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Read Jemar Tisby’s Challenging Open Letter to Grove City College’s Board of Trustees

In October of 2020, author Jemar Tisby spoke at Grove City College chapel about his book The Color of Compromise: The Truth about the American Church’s Complicity in RacismBy most accounts, his visit to the Christian college went without incident and that was largely that until November of 2021, when a group of parents and former students launched a petition called “Save GCC From CRT.” That petition prompted the launch of a sub-committee which investigated the claims and released a report largely affirming the petition’s concerns. Now, Tisby has released an open letter addressing that report and its adoption by the Grove City Board of Trustees.

First, a little background: The petition claimed that “a destructive and profoundly unbiblical worldview seems to be asserting itself at GCC, threatening the academic and spiritual foundations that make the school distinctly Christian.” The worldview in question is Critical Race Theory, which the petition described as teaching that “Guilty White people (all Whites) can never overcome their intrinsic racism” and “only the ‘woke’— those awakened to the systemic racism of White society and how it impacts victims on a scale of intersectionality — can recognize the problem and permissibly speak about it.” As evidence of Grove City College’s endorsement of such teaching, the petition highlighted the use of a TED Talk by Just Mercy author Bryan Stevenson and Tisby’s own “troubling” speech, which you can watch in full here.

In response, Grove City’s Board of Trustees appointed a Special Committee to investigate the petition’s claims in February. By April, the Committee released their report, which investigated “creeping ‘wokeness’ particularly through the introduction of critical race theory” and stated that such drift would “conflict with Grove City College’s well-earned reputation as a conservative, independent, and Christ-centered college standing athwart the increasingly progressive higher-education environment.” The report characterized inviting Tisby to speak at chapel as a “mistake.”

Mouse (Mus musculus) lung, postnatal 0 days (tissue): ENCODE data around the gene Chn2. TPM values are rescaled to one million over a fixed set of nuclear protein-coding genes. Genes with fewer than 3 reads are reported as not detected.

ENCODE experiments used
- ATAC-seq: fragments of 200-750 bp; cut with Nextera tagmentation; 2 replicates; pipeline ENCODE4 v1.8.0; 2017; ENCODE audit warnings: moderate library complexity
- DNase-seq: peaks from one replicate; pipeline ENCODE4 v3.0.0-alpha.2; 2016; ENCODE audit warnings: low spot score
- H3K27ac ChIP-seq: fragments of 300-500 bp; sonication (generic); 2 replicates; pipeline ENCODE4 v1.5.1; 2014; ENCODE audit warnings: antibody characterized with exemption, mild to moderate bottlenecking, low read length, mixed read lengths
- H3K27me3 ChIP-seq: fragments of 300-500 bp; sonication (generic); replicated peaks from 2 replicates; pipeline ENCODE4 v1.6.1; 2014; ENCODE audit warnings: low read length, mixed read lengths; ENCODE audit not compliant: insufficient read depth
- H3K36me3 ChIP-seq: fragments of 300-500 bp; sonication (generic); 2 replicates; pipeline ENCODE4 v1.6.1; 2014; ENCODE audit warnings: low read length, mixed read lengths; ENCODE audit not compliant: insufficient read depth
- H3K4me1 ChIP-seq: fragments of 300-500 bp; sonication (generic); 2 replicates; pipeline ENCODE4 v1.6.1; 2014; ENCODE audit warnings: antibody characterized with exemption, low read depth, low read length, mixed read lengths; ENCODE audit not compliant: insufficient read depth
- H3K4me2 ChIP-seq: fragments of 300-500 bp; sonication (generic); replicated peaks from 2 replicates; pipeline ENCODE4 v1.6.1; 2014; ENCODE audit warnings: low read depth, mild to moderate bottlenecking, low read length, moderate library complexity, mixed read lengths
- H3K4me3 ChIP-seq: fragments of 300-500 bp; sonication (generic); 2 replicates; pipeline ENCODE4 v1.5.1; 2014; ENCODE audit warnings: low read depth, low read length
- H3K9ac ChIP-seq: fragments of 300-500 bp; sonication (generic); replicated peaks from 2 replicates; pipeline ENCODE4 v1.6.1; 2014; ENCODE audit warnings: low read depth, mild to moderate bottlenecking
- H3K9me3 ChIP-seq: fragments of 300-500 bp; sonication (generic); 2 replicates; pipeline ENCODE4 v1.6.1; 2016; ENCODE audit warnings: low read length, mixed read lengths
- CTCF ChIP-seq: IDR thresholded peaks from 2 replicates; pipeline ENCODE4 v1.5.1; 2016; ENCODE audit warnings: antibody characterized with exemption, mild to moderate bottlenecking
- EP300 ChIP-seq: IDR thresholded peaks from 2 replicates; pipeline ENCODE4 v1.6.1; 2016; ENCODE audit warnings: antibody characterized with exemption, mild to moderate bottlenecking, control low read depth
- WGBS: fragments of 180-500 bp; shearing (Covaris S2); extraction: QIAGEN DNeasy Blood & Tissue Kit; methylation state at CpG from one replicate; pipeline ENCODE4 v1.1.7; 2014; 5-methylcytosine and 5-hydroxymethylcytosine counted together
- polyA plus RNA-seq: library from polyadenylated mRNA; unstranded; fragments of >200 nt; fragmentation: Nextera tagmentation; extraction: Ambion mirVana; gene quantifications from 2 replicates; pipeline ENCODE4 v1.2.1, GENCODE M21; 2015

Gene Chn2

The report recommended “reconstituting” the college’s Office of Multicultural Education and noted that the school’s short-lived Advisory Council on Diversity was now defunct, “having served its limited purpose.”

The full report is available here.

In Tisby’s response, he denied being a Critical Race Theorist “out of respect for the scholars and experts who have devoted years of their professional study to learning about and developing this theory utilized most often in legal studies.” He also defended his chapel speech, noting that “in the report you reference not a single word or sentence from my 21-minute message. Your silence on the matter leaves the impression that the real issue for you is not how I spoke about racism but that I spoke about it at all.”

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By adopting this report you imply that honest dialogue about race and earnest efforts to promote racial justice are somehow un-Christian …At the very moment when people should be fighting against racism, you are making it harder for them to acquire the knowledge to do so. With this report and its recommendations you send the message that only the most superficial and vague statements about race are acceptable, and you leave your students under-equipped to fight against the present and violent scourge of racism in the land.

Tisby’s letter said that “what you are doing now is exactly what you would have done” during the Civil Rights Movement, drawing historical examples of times when the American Church supported institutions like slavery and segregation. “You have the opportunity to choose a different path,” writes Tisby. “You have the chance to practice courageous Christianity.”

You can read Tisby’s full letter here.

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